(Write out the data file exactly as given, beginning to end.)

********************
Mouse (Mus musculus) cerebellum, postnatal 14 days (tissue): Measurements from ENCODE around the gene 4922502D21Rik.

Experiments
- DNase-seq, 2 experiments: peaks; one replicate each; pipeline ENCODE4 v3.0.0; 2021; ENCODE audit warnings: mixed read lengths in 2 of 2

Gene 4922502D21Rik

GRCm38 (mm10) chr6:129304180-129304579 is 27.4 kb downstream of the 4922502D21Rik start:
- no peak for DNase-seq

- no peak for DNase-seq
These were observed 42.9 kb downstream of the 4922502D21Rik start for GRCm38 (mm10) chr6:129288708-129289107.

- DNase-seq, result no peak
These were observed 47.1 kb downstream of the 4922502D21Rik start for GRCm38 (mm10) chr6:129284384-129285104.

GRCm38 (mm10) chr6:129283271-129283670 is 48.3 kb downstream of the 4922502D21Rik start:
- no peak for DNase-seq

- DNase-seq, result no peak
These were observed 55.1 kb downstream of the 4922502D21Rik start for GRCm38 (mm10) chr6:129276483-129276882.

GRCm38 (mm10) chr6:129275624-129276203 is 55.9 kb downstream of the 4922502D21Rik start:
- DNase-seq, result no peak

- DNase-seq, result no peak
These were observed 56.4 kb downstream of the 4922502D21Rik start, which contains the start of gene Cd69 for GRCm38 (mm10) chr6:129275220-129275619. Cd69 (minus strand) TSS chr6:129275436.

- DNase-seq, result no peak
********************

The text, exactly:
Mouse (Mus musculus) cerebellum, postnatal 14 days (tissue): Measurements from ENCODE around the gene 4922502D21Rik.

Experiments
- DNase-seq, 2 experiments: peaks; one replicate each; pipeline ENCODE4 v3.0.0; 2021; ENCODE audit warnings: mixed read lengths in 2 of 2

Gene 4922502D21Rik

GRCm38 (mm10) chr6:129304180-129304579 is 27.4 kb downstream of the 4922502D21Rik start:
- no peak for DNase-seq

- no peak for DNase-seq
These were observed 42.9 kb downstream of the 4922502D21Rik start for GRCm38 (mm10) chr6:129288708-129289107.

- DNase-seq, result no peak
These were observed 47.1 kb downstream of the 4922502D21Rik start for GRCm38 (mm10) chr6:129284384-129285104.

GRCm38 (mm10) chr6:129283271-129283670 is 48.3 kb downstream of the 4922502D21Rik start:
- no peak for DNase-seq

- DNase-seq, result no peak
These were observed 55.1 kb downstream of the 4922502D21Rik start for GRCm38 (mm10) chr6:129276483-129276882.

GRCm38 (mm10) chr6:129275624-129276203 is 55.9 kb downstream of the 4922502D21Rik start:
- DNase-seq, result no peak

- DNase-seq, result no peak
These were observed 56.4 kb downstream of the 4922502D21Rik start, which contains the start of gene Cd69 for GRCm38 (mm10) chr6:129275220-129275619. Cd69 (minus strand) TSS chr6:129275436.

- DNase-seq, result no peak